Maid in Cuba, created in London, enjoyed in New OrleansEdit Post
Contributed by on Jul 26, 2013
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As many of my readers will know, July is the time when bartenders, brand owners and ambassadors, and all those connected to the drinks trade consider going to New Orleans for the Tales of the Cocktail. Absinthe has always been closely associated with New Orleans (the Sazerac and the Absinthe Frappé were invented there), and Tales of the Cocktail has been host to an increasing number of absinthe seminars and other events since 2007.
A few months ago, I submitted my proposal for a seminar at Tales, and I was delighted when it was accepted. The subject - The Savoy Hotel's Green Fairy Secrets Revealed - has fascinated me for several years. I'll be publishing some of the details of my seminar - and some of those secrets - over the next few weeks, but first of all, since it is a glorious summer in Europe and in much of Northern America, I wanted to highlight a great summer drink that was the last of the four cocktails with absinthe enjoyed at my seminar: the Maid in Cuba, created by
the Savoy's Tom Walker.
Tom and Erik Lorincz, Head Bartender of the Savoy's American Bar joined me for this seminar. While Erik presented three historic cocktails from The Savoy Cocktail Book, Tom presented the Maid in Cuba, a much more recent creation. Here's Tom's recipe as served at the Savoy and as enjoyed at our seminar at Tales:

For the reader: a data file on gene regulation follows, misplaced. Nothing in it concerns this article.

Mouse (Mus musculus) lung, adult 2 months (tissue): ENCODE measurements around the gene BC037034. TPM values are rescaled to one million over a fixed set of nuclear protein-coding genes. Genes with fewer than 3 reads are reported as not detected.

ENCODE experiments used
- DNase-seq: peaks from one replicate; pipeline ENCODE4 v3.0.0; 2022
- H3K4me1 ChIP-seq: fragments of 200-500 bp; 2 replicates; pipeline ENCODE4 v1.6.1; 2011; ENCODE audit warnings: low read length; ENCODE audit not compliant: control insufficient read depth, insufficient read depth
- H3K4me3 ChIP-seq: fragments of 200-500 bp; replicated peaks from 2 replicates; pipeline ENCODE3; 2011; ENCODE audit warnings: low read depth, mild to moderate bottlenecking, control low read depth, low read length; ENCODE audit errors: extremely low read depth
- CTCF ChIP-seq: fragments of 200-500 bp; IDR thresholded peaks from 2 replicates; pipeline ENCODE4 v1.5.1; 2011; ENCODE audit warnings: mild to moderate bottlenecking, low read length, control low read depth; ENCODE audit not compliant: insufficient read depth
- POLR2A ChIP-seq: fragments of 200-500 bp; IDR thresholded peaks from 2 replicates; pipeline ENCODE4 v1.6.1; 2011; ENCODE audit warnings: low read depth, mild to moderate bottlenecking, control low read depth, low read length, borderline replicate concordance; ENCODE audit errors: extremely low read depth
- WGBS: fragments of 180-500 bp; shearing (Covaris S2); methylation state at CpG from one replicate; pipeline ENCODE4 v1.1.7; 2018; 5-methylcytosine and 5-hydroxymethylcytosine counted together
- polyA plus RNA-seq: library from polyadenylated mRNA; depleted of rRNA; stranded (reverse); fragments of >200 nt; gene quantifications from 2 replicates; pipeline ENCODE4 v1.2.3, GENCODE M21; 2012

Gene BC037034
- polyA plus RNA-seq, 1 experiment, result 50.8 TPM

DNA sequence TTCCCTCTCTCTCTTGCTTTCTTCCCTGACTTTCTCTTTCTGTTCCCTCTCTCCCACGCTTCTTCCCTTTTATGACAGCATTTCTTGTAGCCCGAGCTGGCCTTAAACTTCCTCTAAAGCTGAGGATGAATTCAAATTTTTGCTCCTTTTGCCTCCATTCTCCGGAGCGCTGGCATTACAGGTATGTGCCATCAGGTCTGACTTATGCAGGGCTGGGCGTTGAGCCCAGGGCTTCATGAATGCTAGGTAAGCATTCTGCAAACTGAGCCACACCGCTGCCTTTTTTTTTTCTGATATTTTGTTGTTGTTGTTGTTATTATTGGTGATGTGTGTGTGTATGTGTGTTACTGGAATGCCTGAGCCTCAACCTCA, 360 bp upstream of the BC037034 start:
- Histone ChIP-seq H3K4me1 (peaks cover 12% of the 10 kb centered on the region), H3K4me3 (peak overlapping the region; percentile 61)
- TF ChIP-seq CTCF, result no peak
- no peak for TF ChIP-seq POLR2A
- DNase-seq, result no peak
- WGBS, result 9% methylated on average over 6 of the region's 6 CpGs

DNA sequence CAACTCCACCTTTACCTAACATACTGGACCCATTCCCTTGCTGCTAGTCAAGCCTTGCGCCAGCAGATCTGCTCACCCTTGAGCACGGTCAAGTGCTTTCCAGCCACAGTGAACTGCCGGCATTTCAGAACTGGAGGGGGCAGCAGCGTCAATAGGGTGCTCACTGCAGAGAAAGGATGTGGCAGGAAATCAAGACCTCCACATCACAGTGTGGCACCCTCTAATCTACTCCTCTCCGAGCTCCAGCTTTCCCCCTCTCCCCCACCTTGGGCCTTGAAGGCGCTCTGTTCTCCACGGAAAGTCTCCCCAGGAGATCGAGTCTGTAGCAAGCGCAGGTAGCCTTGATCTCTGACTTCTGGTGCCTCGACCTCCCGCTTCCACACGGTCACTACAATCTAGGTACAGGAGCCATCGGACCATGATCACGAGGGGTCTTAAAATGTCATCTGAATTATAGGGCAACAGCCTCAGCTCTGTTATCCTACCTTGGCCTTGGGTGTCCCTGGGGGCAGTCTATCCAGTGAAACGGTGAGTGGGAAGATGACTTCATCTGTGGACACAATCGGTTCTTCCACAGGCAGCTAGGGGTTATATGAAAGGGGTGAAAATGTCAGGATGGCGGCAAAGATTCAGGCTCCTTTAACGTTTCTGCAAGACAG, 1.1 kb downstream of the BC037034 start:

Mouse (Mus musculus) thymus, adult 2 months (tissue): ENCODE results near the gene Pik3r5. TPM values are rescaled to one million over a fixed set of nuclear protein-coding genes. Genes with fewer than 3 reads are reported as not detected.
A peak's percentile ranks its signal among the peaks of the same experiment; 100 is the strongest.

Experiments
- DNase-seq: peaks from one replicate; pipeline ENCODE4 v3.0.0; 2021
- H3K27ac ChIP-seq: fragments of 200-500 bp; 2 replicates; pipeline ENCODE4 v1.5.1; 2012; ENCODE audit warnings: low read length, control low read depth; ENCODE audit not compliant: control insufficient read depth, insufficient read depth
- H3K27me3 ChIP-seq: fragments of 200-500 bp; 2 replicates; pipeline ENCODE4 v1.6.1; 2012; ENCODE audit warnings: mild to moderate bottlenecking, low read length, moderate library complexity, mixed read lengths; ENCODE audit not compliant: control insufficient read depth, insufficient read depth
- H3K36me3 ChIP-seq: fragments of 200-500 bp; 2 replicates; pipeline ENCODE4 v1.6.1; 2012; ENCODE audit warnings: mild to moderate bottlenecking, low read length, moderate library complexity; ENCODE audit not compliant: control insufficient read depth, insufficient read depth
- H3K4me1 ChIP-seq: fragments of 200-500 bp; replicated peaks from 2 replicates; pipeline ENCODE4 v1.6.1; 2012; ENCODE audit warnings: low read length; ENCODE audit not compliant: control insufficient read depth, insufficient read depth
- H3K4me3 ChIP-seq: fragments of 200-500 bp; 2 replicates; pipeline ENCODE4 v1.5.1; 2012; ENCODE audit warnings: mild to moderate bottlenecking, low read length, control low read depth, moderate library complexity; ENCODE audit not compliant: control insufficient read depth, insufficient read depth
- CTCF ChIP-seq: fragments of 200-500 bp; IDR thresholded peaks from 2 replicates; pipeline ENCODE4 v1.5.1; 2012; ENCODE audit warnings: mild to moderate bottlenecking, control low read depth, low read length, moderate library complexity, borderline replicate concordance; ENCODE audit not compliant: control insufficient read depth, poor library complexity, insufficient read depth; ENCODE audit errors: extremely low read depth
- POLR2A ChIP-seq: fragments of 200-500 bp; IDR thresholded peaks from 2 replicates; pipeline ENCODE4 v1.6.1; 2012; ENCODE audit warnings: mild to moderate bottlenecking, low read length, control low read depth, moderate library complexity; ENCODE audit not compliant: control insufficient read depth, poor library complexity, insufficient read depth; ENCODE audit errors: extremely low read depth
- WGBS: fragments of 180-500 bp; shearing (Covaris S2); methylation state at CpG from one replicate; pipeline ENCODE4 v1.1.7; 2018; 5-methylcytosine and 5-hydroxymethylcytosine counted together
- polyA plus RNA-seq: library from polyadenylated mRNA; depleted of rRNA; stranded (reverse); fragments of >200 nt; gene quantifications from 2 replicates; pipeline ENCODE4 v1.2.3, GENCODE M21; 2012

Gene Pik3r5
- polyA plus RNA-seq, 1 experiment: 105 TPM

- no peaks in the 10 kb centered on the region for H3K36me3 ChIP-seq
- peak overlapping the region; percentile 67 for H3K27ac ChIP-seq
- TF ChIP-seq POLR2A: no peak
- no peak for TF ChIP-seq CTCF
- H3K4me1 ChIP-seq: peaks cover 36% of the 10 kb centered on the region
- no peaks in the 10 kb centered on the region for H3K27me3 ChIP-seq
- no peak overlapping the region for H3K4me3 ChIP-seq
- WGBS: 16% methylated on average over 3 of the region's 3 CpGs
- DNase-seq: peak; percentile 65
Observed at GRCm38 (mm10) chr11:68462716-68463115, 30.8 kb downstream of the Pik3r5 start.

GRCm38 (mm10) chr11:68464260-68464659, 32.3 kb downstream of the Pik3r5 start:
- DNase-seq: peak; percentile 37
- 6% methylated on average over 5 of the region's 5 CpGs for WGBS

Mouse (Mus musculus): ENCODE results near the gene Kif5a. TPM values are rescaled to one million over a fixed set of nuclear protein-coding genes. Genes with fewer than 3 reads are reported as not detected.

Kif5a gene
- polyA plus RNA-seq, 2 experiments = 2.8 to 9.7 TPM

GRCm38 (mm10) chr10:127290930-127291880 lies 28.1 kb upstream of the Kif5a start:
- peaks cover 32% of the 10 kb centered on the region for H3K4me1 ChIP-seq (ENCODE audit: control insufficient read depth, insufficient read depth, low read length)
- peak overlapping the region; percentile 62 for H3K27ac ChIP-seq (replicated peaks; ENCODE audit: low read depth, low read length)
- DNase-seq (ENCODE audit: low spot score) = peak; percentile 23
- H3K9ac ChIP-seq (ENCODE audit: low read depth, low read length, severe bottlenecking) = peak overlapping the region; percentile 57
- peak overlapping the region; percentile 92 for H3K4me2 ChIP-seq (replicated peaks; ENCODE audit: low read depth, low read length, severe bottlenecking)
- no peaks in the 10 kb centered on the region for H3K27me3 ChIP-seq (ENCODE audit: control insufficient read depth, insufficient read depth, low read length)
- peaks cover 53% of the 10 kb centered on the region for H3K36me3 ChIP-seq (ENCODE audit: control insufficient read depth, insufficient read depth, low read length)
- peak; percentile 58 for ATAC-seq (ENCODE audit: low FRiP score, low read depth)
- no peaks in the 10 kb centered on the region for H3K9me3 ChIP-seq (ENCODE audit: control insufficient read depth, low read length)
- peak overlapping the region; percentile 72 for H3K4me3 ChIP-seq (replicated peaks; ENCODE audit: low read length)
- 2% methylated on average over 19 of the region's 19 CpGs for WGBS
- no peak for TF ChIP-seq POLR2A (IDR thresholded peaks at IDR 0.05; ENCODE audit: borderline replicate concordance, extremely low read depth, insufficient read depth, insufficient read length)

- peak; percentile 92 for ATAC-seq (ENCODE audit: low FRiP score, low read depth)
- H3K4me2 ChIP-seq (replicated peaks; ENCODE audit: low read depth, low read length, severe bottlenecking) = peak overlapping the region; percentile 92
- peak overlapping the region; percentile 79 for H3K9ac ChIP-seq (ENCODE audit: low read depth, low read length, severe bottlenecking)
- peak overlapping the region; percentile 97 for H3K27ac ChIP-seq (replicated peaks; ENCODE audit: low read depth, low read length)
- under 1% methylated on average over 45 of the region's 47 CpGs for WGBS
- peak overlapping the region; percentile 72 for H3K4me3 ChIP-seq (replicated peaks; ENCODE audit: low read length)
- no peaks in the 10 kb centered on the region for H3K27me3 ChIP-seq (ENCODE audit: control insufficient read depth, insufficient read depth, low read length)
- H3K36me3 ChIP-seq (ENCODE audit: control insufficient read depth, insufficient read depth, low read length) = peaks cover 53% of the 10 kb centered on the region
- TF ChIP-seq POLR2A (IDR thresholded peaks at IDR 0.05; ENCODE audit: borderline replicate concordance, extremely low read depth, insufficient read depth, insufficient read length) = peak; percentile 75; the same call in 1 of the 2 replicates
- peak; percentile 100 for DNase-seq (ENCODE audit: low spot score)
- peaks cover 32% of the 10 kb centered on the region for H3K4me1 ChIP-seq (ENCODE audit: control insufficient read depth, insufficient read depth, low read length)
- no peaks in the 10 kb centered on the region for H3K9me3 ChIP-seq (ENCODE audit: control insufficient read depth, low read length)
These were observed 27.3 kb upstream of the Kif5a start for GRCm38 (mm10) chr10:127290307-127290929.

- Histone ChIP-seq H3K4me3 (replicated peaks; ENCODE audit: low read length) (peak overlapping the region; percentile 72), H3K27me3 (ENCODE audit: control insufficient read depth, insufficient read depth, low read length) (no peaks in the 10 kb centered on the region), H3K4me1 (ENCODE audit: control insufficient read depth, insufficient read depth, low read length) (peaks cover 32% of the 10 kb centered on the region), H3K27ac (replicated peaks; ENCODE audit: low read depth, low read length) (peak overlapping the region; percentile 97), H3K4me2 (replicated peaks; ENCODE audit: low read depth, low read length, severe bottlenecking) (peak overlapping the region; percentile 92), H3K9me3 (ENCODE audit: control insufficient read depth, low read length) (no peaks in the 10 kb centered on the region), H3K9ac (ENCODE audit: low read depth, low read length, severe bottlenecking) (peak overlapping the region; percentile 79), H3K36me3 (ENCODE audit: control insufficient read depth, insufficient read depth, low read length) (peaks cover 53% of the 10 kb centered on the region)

2 oz Bacardi Superior
1 oz Lime Juice
0.5 oz Sugar Syrup (2:1)
Small handful of mint leaves
3 slices of cucumber
Add all ingredients to a shaker. Shake rapidly with ice and double strain into an absinthe-rinsed coupette. Garnish with a slice of cucumber, add a small splash of soda and serve.
As Tom said, the inclusion of absinthe (at Tales it was served with La Clandestine Absinthe) makes this a more mature and more interesting alternative to the mojito and the daiquiri, the main drinks which helped inspire the Maid in Cuba. I enjoyed the Maid in Cuba at The Savoy a few weeks ago, and I enjoyed it even more at the end of our seminar. Normally I don't like too much mint in my cocktails, but the balance achieved by those batching this cocktails for over 100 seminar attendees was perfect.
Although created initially for the Savoy, the Maid in Cuba seems to be taking on a life of its own, finding its way onto the menus of other bars in London, Scotland, Singapore, Israel very quickly, and, following Tales, Tom guest bar-tended in New York, serving it there too.
Interestingly Harry Craddock's famous absinthe-including creation, the Corpse Reviver No. 2, did not get into the pages of the Café Royal Cocktail Book, published in London just seven years after the Savoy. The Maid in Cuba is becoming a cocktail enjoyed around the world much more quickly, helped by today's social media of course, as well as by Bacardi, I assume. The drink really works well in its own right, so I hope many of my readers will enjoy it this summer. A summer that, for me, took me to New Orleans and to Tales for the first time, but which now means I won't need one of these badges again: